Now let me return to the goal of the article, namely broadening our attention to other senses of waste. It is not clear why we should do so. Is it for the sake of an abstract respect for nonhuman life forms or for cultural diversity (so for example, as he says we can determine whether primates leave archeological traces)? The reason Discard Studies focused on the wastes Reno calls utilitarian, is because today ecological and political-moral wastes are subsumed by the dominant utilitarian logic he only attributes to work, as I showed above. In fact, even policies of what he calls sustainability, and which sees as reaction to a “means-ends relationship between people and their objects of use,” are thoroughly transformed by a utilitarian and profit-oriented rationality, as hundreds of publications demonstrate. To summarize, our scholarship focuses on utilitarian waste because that’s what most wastes are in today’s society.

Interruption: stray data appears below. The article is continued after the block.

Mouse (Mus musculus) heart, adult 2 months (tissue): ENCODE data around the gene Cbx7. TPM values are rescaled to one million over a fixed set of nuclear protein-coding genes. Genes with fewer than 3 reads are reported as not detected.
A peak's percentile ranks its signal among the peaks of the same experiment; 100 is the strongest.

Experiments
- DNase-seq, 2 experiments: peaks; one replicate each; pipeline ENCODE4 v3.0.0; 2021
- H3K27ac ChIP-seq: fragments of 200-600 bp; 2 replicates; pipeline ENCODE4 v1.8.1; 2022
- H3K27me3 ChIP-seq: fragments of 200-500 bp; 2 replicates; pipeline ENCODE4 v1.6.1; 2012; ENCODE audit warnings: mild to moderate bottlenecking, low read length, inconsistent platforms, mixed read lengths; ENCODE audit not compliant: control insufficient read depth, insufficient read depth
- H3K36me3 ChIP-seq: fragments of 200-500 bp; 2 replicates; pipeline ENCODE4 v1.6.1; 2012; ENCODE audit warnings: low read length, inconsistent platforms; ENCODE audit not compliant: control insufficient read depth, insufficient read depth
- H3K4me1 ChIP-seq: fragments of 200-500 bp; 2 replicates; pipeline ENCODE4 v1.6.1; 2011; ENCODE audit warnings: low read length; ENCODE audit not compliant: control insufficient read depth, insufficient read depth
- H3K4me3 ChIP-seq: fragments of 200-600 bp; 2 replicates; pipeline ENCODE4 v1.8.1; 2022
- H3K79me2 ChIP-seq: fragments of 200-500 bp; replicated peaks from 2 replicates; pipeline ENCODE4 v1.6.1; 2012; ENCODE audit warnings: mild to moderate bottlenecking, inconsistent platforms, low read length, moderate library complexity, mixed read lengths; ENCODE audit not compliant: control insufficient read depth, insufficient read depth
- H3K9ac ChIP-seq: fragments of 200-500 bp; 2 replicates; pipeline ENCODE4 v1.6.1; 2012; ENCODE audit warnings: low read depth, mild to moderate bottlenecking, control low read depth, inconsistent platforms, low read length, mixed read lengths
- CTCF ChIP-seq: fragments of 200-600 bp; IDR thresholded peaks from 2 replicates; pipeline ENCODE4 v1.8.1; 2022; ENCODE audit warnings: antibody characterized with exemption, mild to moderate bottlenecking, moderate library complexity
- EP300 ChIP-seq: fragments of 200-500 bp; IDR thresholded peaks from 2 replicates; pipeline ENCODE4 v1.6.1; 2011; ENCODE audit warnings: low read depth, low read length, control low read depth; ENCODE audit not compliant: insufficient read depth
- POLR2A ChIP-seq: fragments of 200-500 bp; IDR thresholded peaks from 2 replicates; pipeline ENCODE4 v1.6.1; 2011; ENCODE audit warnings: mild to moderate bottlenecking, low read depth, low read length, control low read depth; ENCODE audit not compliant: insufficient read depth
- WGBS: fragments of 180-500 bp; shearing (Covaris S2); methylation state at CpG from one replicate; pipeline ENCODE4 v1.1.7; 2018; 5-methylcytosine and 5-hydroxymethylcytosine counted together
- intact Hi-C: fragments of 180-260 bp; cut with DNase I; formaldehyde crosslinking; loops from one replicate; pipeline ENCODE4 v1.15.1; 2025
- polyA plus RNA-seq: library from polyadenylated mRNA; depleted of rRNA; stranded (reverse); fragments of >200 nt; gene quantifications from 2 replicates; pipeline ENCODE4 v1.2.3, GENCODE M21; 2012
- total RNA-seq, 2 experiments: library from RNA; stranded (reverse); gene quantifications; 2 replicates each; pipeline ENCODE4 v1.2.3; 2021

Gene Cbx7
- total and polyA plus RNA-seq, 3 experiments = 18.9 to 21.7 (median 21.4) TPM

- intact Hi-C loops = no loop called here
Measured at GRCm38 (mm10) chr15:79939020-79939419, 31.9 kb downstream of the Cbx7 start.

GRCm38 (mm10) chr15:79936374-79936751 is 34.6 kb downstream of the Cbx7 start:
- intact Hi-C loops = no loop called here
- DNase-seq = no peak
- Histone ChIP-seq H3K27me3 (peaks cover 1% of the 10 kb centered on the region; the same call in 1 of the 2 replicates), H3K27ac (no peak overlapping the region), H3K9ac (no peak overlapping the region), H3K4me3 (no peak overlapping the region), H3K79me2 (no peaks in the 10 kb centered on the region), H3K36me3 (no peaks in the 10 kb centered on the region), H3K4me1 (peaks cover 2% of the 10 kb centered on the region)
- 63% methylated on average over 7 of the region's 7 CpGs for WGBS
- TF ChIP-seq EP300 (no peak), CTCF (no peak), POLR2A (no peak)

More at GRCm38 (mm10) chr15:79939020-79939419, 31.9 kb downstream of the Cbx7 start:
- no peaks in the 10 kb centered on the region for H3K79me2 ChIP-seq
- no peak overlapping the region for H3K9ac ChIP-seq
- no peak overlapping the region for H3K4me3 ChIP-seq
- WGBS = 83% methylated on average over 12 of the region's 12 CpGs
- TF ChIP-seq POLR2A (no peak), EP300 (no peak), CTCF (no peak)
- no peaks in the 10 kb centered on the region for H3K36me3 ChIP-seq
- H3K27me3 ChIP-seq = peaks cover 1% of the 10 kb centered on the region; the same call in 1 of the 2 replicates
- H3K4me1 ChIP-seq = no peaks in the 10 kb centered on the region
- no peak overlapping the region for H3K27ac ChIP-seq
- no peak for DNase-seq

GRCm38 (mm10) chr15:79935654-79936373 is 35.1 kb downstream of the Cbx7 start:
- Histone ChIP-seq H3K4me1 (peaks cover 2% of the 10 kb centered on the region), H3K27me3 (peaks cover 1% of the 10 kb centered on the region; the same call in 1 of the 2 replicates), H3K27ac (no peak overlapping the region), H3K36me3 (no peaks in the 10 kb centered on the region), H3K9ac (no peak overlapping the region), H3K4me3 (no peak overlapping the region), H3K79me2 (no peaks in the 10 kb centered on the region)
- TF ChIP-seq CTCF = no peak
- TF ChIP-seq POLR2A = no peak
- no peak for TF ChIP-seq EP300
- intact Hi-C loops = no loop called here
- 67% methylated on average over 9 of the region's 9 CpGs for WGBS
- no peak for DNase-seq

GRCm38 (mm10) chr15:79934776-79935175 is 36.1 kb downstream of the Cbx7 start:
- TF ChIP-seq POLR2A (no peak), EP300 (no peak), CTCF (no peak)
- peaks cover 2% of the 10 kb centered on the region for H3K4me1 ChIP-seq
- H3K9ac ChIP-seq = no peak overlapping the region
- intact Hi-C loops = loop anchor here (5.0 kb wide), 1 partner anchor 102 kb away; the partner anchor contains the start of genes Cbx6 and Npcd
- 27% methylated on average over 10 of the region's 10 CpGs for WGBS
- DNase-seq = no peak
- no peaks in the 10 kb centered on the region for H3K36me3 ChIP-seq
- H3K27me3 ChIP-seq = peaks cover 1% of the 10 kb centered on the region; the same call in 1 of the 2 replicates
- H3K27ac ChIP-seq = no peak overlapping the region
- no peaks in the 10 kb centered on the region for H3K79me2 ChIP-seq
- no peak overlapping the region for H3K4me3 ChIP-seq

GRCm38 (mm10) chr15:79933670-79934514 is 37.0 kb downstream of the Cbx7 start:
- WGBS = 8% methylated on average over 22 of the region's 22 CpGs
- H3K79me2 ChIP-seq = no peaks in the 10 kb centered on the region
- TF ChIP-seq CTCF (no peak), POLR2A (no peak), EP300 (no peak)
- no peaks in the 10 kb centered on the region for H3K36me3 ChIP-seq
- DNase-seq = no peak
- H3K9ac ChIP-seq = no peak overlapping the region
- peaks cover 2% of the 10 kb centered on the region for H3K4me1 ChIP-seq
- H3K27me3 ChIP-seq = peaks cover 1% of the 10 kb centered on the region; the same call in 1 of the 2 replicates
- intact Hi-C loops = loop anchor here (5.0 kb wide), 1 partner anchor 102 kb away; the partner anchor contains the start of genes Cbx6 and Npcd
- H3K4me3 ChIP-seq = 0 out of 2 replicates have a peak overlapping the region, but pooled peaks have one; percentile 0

Finally, I take issue with the premise of the article, namely that ‘we’ have failed to be precise about what sense of waste ‘we’ are talking about. In fact, Ken A. Gourlay (already in 1992!) and later I (Gille 2007) defined waste as material we failed to use. This metaconcept is devoid of the blind spots and alleged moral and political biases Reno attributes to Discard Scholars. Whether ecological, utilitarian or politico-moral, waste is a material that we failed to use. This meta-theoretical formulation is fertile because it invites scholars to analyze the logics, processes, materialities, and relations that leads to leaving materials unused and often, as a result, disposed of in dangerous ways. Many of the classics of waste studies do in fact do just that, describing the waste-society relationship at the micro-level (such as the ethnographies mentioned above); the macro-level (such as Baran and Sweezy’s (1966) critique of monopoly capitalism) or at a level of universal tenets (such as Georges Bataille (1988) who really cannot be charged with ignoring what Arendt called labor and action, in his own explanation for a seemingly universal human proclivity for profligacy.) What we need is not the broadening of a static concept of waste for the sake of some abstract but short-lived theoretical gain, but rather more precision in our understanding of the dynamics, rationalities and social relations that produce waste in their concrete materialities and temporalities. Not in order, as Reno fears, to improve our mastery over nature but in order to improve our mastery over the social determinations of waste.